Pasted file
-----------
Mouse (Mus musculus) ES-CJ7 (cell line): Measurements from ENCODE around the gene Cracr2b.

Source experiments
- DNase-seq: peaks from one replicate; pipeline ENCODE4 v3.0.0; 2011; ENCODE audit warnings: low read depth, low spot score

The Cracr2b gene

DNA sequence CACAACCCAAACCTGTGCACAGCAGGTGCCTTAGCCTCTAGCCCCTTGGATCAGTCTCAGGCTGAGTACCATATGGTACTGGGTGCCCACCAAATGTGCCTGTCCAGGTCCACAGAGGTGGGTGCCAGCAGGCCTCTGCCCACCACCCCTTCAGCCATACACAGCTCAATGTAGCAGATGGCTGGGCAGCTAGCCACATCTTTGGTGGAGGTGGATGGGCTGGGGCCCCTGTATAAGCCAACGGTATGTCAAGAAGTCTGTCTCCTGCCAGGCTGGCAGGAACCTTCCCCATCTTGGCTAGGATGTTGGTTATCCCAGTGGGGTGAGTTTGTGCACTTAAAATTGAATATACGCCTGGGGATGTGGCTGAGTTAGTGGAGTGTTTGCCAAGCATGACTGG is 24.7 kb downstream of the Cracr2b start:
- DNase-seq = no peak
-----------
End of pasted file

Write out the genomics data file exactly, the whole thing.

Mouse (Mus musculus) ES-CJ7 (cell line): Measurements from ENCODE around the gene Cracr2b.

Source experiments
- DNase-seq: peaks from one replicate; pipeline ENCODE4 v3.0.0; 2011; ENCODE audit warnings: low read depth, low spot score

The Cracr2b gene

DNA sequence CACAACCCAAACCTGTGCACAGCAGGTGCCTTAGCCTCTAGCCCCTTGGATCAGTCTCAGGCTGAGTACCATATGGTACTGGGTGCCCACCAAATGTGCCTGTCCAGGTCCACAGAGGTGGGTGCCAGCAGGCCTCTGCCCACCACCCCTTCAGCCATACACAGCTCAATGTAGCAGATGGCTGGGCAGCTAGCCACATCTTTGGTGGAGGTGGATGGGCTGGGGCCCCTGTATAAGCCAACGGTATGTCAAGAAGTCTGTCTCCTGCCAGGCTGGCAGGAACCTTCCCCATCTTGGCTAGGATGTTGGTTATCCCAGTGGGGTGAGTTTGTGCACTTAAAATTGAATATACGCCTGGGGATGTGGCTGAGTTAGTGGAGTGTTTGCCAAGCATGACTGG is 24.7 kb downstream of the Cracr2b start:
- DNase-seq = no peak